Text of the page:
When we look back at our best investments, buying well was always key. Buying cheaply or even just inexpensively takes so much downside risk out of an investment. Whether a stock’s appeal is growth, quality, cyclical recovery, a turnaround or restructuring potential, minimise the downside and the upside should take care of itself.
One place to find stocks where the downside is already largely or fully priced in is a list of stocks at year-lows. Value investors often go hunting here, seeking stocks where the problem is temporary or the market doesn’t understand the upside. This approach is particularly relevant with large-caps, as they usually eventually revert higher due to cyclical recovery, changes in macro drivers or a corporate turnaround as long as there are not structural problems in the industry. In contrast small-caps trading at 52-week lows could be headed for deeper decline or failure.
One large-cap stock that recently traded at year-lows is Caltex Australia, the oil refiner, owner of petrol stations and land, and retailer of petroleum products and convenience foods. This stock has received little attention lately amidst the optimism in oil markets and consequent rallies in large explorers and producers of oil and/or gas like Woodside Petroleum, Oil Search, Origin Energy and Santos. These stocks are already popular and therefore have less upside but Caltex is out of favour and screens as inexpensive. Is it an opportunity?
To answer this question we need to appreciate how far Caltex has come in its transition to an investment grade business conservative investors can consider. Caltex used to be one of the most cyclical large industrial stocks due to the volatility in oil refiner margins, the difference between the cost of importing a standard Caltex basket of products to eastern Australia and the cost of importing the crude oil required to make that product basket. Fluctuations in crude oil prices, the Australian dollar and the market prices of Caltex products used to generate profitable trading opportunities if you got your timing right. The stock was unsuitable for long-term portfolios however.
All this changed when Caltex closed its oil refinery at Kurnell, Sydney, in 2014 after the 58 year-old facility became uncompetitive with larger, more modern and efficient Asian refineries. Today the site is an import terminal for already refined fuels ready for market and Caltex’s profitability is now more consistent. The firm retains its Lytton refinery in Brisbane but in 2017 the operating earnings from refining crude oil were less than half the earnings from selling fuel. Profit margins from the latter vary with the mix of sales (diesel, premium and jetfuel vs ULP/E10) but supply is a steady business that grows with the economy. Since 2014, return on equity (ROE) has ranged between 16 and 19 per cent, a marked contrast to earlier years of strongly positive or negative returns.
The convenience retail strategy should further raise and stabilise ROE. 50-60 new Foodary (food retail at the petrol stations) sites and 5-10 new Nashi (high street retail) sites are planned for 2018. As of late February there were 27 Foodary sites, where early financial returns and customer acceptance were encouraging. Execution risk in the rollout seems low given the shop models are not difficult to replicate and Caltex has long-term knowledge of foot traffic and customer spending patterns at each petrol station. The convenience theme suits today’s time-poor customers.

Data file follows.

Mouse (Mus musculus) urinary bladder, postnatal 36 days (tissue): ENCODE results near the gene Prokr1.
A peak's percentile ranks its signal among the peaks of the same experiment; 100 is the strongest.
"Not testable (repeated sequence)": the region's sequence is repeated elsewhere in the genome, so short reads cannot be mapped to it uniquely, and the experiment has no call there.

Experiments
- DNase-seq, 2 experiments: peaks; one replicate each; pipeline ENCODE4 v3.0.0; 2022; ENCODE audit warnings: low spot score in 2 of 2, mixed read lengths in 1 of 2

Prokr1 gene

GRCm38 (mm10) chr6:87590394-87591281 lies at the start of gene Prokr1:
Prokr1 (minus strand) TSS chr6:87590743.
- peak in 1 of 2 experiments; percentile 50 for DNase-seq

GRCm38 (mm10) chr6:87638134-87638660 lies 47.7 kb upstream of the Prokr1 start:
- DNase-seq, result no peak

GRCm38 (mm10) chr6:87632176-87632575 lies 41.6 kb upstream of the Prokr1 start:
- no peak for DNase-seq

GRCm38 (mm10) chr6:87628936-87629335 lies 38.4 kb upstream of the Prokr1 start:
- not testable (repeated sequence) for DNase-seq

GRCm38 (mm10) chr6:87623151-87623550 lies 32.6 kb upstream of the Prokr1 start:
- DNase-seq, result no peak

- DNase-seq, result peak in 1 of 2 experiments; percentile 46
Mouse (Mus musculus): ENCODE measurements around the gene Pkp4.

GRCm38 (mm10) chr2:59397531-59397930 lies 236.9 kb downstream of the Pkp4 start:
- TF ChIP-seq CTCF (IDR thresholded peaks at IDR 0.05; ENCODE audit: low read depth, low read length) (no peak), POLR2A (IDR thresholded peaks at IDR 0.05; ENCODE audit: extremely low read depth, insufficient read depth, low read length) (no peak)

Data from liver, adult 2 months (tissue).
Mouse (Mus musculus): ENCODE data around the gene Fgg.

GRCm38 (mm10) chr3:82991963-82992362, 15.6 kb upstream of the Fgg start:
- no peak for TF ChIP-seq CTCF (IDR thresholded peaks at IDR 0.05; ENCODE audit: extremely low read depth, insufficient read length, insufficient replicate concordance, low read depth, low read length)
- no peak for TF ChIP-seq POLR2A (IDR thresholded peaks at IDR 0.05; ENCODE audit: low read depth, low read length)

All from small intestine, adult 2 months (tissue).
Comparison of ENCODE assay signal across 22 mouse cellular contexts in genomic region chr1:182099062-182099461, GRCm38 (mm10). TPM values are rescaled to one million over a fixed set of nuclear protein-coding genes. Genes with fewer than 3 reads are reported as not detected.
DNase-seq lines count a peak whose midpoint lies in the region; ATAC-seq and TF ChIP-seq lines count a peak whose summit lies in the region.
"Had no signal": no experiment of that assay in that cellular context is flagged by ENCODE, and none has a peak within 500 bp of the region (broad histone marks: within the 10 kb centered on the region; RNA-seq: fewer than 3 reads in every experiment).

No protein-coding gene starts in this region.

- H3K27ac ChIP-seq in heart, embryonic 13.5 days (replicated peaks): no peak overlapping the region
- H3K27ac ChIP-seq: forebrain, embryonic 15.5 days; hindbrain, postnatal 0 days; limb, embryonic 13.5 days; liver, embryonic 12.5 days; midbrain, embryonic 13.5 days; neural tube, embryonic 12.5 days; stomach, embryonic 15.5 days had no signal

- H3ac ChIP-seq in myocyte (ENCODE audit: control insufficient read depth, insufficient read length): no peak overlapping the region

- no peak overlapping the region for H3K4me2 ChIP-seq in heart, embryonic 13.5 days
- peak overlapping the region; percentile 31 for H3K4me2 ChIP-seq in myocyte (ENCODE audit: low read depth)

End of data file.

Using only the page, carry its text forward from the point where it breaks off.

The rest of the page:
In December 2017 the ACCC announced its rejection of Woolworths’ proposed sale of its fuels business to BP. Caltex, which supplies Woolworths, stood to lose 3.5 billion litres of fuel sales and $150 million of operating earnings if the sale went ahead. Caltex will continue to supply Woolworths until any decision to change suppliers, and has already acquired other businesses and reduced costs to replace the potential loss of earnings, but there is a discount in the share price for the uncertainty.
Caltex is reviewing its retail, import and distribution infrastructure and promised the market an update by the end of this month. On 31 December there were $2.8 billion of land, buildings, plant, equipment and capital projects on the balance sheet. Some of these assets would probably be valued more highly in a retail energy property trust but a sale or demerger of the real estate and infrastructure could be deferred until the convenience offer has reached maturity and Caltex has certainty on fuel volume sales if it divested some of its infrastructure. A growing market consensus Caltex will defer rationalising its assets is probably the main reason for the stock’s fall this year from a peak over $37 in late February to below $30 today.
Caltex also forecasts sales growth of higher-margin products like premium petrol, diesel and jet fuel to slow, so the margin benefits from earlier faster growth in these lines will taper. Meanwhile refiner margins at Lytton can probably revert lower from the US$12.87 realised in 2017 towards the 10-year average of US$10.53. These themes are two more possible reasons for the stock’s decline to a recent 52-week low of $28.44.
Caltex has several attractions: a strong brand and one third share of Australia’s petroleum products market, high barriers to entry because its nationwide network of sites and infrastructure would be hard to replicate, a retail rollout, a conservative payout ratio, surplus franking credits, low gearing and the ability to fund a buyback, and resilient earnings. We can value the stock at $36 if the Woolworths supply contract continues and $31 if it doesn’t. The best time to buy Caltex would be on bad news about the Woolworths contract, deferral of asset sales and falling Lytton refiner margins. In our view the downside is minimal at a $28 share price.
Originally published in The Australian, Tuesday 5th June 2018.